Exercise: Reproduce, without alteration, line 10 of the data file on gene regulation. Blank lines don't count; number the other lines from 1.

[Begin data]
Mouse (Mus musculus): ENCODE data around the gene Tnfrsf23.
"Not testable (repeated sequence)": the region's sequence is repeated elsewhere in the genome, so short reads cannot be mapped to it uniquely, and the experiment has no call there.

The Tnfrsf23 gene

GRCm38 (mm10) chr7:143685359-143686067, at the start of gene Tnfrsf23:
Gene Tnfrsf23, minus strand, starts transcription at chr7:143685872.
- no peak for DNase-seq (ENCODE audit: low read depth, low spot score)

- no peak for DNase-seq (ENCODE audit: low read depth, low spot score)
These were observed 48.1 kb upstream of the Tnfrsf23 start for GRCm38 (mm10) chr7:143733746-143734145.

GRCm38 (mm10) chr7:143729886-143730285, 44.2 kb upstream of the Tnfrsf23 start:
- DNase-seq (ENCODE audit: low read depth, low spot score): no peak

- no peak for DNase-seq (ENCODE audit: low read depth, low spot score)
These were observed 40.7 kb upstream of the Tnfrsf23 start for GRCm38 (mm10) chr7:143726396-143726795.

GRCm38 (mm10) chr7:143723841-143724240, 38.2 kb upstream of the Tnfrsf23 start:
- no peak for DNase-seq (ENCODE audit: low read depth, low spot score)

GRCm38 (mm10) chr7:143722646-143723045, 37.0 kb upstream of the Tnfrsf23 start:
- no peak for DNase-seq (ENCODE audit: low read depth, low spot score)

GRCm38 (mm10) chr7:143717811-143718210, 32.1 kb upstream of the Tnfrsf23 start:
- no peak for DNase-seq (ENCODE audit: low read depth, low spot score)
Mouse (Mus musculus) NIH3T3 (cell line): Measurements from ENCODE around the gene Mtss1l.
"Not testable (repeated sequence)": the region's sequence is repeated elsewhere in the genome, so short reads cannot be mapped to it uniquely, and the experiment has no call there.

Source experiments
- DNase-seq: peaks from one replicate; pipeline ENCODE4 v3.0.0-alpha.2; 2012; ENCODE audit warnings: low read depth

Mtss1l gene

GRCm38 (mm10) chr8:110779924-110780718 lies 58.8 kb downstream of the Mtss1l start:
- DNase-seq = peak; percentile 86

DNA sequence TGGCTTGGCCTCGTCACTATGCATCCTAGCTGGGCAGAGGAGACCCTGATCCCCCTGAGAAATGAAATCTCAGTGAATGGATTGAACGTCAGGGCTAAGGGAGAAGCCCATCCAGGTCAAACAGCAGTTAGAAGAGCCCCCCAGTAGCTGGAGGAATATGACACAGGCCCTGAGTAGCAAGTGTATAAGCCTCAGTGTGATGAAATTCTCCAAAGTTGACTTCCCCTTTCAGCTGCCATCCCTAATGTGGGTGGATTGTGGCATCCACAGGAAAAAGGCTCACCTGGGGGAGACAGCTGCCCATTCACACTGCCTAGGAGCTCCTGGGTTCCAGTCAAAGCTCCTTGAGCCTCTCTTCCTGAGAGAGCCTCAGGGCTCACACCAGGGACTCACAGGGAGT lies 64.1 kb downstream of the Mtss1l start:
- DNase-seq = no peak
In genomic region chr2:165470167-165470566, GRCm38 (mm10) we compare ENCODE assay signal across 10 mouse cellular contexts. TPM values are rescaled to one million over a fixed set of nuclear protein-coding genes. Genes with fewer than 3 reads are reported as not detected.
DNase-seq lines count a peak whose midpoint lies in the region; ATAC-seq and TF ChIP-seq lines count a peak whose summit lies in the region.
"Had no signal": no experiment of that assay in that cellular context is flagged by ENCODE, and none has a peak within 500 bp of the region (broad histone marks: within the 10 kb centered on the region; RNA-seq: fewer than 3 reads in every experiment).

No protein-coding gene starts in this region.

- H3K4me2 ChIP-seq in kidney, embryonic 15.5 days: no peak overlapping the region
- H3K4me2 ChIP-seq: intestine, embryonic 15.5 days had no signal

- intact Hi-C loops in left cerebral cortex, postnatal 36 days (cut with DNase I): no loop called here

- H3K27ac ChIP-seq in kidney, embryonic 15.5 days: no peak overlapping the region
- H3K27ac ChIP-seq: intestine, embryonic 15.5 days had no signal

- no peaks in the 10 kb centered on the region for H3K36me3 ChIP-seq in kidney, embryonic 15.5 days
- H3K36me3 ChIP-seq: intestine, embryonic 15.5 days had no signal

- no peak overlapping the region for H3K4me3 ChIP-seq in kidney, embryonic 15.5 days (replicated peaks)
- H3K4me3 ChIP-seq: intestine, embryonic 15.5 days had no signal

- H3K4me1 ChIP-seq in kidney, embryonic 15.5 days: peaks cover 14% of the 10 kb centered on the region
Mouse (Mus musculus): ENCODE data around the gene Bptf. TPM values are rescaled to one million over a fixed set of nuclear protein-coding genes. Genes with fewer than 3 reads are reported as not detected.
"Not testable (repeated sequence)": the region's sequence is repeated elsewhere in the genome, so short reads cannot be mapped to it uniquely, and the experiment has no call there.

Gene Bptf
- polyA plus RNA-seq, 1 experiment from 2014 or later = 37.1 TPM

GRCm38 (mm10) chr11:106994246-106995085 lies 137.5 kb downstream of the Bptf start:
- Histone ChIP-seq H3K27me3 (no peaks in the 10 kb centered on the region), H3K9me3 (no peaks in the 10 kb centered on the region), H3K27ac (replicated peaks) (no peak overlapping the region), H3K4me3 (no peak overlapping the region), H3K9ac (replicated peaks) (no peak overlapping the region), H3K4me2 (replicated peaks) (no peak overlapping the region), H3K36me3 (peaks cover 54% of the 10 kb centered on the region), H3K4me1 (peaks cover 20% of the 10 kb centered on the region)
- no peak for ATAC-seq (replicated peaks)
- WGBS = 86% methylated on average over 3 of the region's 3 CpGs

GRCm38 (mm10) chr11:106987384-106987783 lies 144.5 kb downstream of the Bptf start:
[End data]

- DNase-seq (ENCODE audit: low read depth, low spot score): no peak